The sharing economy? Corporations want a piece

Car2Go's Seattle entry is just the latest in a series of big corporations buying into the sharing game. But experts say they're not the future.
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Car2Go is one other transit option.

Car2Go's Seattle entry is just the latest in a series of big corporations buying into the sharing game. But experts say they're not the future.

I have officially shed the house and two car lifestyle. These days I make my home in Belltown. Metro, cabs and lifts from friends have helped to fill the motorized transportation holes in my new life, together with a scooter I bought for short rides. And now there's another way for me to get around: short-term, one-way car rentals from Car2Go, a company profiled in Crosscut last month.

An app shows you where the nearest cars are parked. Click to reserve, use a membership card to unlock the car, and away you go. When you're done, lock the car and leave it. Wherever you go within Car2Go's Seattle home area. No worrying about parking, as with ZipCar: Car2Go has purchased year-long parking passes for every one of its cars to offset the city's “lost” revenue. Most of its vehicles are used several times a day and if a car doesn't move for 24 hours, a technician will go out and reposition it to where it's more likely to be useful.

“The idea is for our members to have a car within a five minute walk,” says Car2Go president Nicholas Cole, who visited Seattle last week to look over his newest baby.

The new kid on the block is owned by German auto maker Daimler AG, the parent company of Mercedes Benz cars, trucks and buses; former owner of Chrysler; and maker of both Maybach super-luxury limos (to be phased out this year) and urban darling Smart cars (going gangbusters).

The Smart “ForTwo” model provides the rolling stock for Car2Go, which launched in Seattle with 330 cars less than a month ago. By comparison, Berlin has 1,000 cars. In all, a quarter-million members in 18 cities across Europe, Canada and the United States share 5,500 cars.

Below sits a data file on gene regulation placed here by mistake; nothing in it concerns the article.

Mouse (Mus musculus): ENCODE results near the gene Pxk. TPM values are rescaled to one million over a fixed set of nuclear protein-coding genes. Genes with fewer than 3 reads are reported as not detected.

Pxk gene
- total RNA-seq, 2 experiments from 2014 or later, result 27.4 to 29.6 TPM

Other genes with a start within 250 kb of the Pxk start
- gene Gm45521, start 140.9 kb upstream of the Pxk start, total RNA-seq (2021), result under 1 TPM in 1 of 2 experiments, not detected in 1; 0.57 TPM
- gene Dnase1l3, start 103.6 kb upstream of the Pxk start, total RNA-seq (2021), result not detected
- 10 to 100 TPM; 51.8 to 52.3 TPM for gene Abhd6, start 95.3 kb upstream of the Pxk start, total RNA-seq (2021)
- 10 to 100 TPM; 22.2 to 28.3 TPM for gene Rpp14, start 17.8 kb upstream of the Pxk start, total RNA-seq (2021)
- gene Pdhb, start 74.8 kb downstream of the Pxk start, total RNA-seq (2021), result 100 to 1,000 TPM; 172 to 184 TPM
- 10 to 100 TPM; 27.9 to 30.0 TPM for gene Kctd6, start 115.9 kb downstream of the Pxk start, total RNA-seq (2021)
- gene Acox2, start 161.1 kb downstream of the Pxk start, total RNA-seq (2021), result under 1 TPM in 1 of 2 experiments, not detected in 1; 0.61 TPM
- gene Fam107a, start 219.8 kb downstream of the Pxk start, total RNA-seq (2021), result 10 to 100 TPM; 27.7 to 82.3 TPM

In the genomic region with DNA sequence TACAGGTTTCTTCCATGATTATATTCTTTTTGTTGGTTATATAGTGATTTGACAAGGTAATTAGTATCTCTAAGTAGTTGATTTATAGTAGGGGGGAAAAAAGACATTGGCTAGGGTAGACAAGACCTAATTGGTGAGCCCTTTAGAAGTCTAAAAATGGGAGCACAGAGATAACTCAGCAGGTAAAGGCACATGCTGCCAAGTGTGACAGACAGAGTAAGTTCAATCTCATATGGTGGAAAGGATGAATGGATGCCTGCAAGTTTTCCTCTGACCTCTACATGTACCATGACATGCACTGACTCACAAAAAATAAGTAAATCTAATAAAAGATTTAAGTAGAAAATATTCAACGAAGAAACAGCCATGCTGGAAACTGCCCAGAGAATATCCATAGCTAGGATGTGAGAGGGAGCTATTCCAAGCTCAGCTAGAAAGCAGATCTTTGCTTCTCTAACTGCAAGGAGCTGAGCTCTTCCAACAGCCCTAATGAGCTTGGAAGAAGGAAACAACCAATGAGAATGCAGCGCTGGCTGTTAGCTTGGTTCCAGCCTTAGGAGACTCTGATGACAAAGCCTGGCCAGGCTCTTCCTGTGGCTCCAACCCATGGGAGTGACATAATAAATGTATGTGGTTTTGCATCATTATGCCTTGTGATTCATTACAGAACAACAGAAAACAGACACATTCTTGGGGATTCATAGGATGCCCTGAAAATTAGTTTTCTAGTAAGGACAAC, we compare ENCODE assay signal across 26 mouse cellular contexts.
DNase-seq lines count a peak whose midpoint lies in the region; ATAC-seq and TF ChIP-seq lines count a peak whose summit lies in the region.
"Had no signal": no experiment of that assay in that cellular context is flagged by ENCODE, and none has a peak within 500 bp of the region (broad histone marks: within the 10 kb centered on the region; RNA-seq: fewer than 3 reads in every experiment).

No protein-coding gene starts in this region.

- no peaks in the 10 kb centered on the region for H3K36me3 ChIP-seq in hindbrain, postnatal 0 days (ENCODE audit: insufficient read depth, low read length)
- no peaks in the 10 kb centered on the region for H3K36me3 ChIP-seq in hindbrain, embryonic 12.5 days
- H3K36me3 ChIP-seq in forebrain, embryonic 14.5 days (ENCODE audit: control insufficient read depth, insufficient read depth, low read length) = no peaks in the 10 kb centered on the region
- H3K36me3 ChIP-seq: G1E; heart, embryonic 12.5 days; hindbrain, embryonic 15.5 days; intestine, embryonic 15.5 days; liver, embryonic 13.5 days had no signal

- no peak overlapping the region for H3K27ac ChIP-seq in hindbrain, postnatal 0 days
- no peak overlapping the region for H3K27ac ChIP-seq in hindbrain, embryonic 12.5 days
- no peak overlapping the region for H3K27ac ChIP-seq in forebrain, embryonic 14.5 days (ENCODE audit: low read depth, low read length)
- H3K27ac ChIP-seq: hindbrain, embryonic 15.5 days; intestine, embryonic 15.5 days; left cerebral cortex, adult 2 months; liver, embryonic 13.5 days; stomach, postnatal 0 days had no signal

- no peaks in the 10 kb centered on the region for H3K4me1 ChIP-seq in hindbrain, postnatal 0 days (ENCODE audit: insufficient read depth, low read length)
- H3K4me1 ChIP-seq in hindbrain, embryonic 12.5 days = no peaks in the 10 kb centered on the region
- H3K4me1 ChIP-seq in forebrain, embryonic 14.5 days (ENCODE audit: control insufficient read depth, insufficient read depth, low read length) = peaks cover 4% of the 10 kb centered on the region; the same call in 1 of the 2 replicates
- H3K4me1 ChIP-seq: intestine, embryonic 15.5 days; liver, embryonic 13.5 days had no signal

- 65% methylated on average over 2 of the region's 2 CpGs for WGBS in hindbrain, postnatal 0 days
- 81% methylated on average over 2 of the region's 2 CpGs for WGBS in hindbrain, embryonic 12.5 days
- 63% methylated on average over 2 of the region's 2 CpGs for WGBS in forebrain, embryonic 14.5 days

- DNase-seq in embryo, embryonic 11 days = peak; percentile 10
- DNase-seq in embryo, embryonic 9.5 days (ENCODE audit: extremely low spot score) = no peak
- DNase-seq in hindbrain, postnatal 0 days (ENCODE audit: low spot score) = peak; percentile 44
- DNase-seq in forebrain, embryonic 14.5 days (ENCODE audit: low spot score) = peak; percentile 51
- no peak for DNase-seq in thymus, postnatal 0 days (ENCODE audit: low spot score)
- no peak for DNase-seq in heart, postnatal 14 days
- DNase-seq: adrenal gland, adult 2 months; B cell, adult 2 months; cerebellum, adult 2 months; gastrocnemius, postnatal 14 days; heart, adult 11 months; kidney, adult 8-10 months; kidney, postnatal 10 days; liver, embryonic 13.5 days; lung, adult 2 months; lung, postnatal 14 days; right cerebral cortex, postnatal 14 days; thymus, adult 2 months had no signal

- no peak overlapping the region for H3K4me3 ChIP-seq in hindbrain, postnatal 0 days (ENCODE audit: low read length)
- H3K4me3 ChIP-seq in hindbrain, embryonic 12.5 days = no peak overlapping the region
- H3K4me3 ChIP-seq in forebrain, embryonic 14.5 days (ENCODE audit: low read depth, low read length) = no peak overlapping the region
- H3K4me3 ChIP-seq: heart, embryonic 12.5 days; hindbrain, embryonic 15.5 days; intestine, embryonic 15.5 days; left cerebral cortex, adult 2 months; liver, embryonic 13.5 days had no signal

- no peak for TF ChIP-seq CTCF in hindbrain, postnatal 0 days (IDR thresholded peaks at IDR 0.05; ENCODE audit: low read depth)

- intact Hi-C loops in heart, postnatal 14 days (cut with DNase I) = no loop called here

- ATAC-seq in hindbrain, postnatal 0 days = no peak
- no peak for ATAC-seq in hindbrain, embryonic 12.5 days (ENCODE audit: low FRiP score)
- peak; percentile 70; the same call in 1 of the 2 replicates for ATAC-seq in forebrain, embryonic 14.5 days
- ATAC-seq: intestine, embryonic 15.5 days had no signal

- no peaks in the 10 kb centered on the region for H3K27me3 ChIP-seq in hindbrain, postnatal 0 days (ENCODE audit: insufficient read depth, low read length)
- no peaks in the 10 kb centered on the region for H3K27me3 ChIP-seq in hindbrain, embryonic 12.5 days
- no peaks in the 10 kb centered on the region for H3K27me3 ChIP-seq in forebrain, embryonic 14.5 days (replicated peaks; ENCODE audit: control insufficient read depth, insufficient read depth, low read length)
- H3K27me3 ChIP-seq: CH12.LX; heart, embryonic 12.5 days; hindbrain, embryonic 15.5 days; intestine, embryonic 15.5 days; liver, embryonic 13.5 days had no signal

Car2Go is part of  a growing American trend — sharing stuff — that the Wall Street Journal took a sideways glance at last weekend. "New Ventures Promote Communal Rides, Dinners; Trading Dresses and Leftovers,” reported the paper. Its tone reflected the bemused, slightly mocking attitude that the conservative outlet often adopts toward social innovations.

What were people sharing? A meal of mac-and-cheese in a suburban home, expensive dresses you could rent for a weekend, couch-surfing apps and ride-sharing. Predictably, the online comment trolls called such behavior manifestations of Marxism and Communism. Surprisingly, the WSJ piece ignored an important and fast-growing trend: So-called "sharing" by corporations and manufacturers; particularly the sharing of high pricetag purchases like cars and vacation homes. 

An economist (or a tax collector) might argue that businesses like Zipcar and Car2Go are not genuine “car-sharing” companies at all, but snazzy “car-rental” enterprises that cloak themselves in the feel-good buzzwords of the so-called sharing economy, that they are, in fact, part of something called “access-based consumption.”

Manufacturers like Daimler have everything to gain by inserting their own vehicles into car-sharing programs. Zipcar is being acquired by Avis for $500 million; General Motors and Hertz both have their own short-term rental programs. BMW last year launched DriveNow in San Francisco with its Active-E electric cars, along with ParkNow, an app that directs users to prepaid spots in private garages.

The real future of shared transportation, marketing scholars predict, is actual peer-to-peer car sharing: you borrow someone's pickup, minivan or Ferrari for a while. Obviously, there are enormous logistical issues (liability insurance, for starters), but nothing that can't be solved ... that hasn't already been solved. Several sites are already active: car-sharing services such as Wheelz, RelayRides, and Getaround.

RelayRides, owned by General Motors, has partnered with OnStar to assist drivers in case of remote breakdowns. offers donation-based carpooling services in cities along the west coast. is more like a Craigslist bulletin board.

In fact, the practical no longer has to be at war with the glamorous. offers "couture without the cost;" it's a three-year-old website that lets women borrow haute couture dresses for a couple of days for about ten percent of the retail price. (Guys: just go rent a tux.) Another is called, which lets women trade clothes whenever they want. AirBnB highlights sumptuous second homes among its budget lodgings. 

Getaround, the car-sharing site, lets members “borrow,” among other vehicles, a bright red Tesla roadster for $50 an hour. Sad to say, it's in San Francisco.


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About the Authors & Contributors

Ronald Holden

Ronald Holden

Ronald Holden is a regular Crosscut contributor. His new book, published this month, is titled “HOME GROWN Seattle: 101 True Tales of Local Food & Drink." (Belltown Media. $17.95).